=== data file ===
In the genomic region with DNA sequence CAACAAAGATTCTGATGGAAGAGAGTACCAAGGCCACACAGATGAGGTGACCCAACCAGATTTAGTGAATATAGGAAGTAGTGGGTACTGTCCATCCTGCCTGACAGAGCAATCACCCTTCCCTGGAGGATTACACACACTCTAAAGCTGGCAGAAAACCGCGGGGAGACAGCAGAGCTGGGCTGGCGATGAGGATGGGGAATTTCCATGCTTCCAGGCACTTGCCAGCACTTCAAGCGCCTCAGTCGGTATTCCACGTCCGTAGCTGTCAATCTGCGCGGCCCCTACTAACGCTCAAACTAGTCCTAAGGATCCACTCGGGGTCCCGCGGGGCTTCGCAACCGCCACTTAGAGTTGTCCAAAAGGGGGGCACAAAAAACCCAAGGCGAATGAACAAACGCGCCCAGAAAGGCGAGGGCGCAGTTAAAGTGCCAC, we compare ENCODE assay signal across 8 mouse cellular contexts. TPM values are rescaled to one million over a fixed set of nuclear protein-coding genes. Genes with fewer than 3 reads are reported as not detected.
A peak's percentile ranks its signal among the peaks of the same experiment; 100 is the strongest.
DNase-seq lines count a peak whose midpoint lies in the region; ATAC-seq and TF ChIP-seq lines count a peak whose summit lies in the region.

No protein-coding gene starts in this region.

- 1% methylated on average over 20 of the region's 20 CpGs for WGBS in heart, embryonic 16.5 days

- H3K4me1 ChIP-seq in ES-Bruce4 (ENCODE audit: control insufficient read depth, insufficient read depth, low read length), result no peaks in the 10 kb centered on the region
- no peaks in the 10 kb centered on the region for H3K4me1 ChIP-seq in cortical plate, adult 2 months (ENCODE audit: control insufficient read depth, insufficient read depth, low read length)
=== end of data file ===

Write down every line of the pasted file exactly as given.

In the genomic region with DNA sequence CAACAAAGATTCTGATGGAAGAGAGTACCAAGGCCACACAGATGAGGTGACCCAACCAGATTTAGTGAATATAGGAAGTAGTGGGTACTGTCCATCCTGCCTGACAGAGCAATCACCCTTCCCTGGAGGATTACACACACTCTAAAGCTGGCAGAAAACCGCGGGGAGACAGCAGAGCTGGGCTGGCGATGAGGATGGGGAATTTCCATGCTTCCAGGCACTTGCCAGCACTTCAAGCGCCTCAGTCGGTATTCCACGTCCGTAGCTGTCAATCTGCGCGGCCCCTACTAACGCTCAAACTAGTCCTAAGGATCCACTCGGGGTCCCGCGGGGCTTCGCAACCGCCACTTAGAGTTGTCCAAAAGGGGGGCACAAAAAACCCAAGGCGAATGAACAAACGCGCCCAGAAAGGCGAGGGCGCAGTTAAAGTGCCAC, we compare ENCODE assay signal across 8 mouse cellular contexts. TPM values are rescaled to one million over a fixed set of nuclear protein-coding genes. Genes with fewer than 3 reads are reported as not detected.
A peak's percentile ranks its signal among the peaks of the same experiment; 100 is the strongest.
DNase-seq lines count a peak whose midpoint lies in the region; ATAC-seq and TF ChIP-seq lines count a peak whose summit lies in the region.

No protein-coding gene starts in this region.

- 1% methylated on average over 20 of the region's 20 CpGs for WGBS in heart, embryonic 16.5 days

- H3K4me1 ChIP-seq in ES-Bruce4 (ENCODE audit: control insufficient read depth, insufficient read depth, low read length), result no peaks in the 10 kb centered on the region
- no peaks in the 10 kb centered on the region for H3K4me1 ChIP-seq in cortical plate, adult 2 months (ENCODE audit: control insufficient read depth, insufficient read depth, low read length)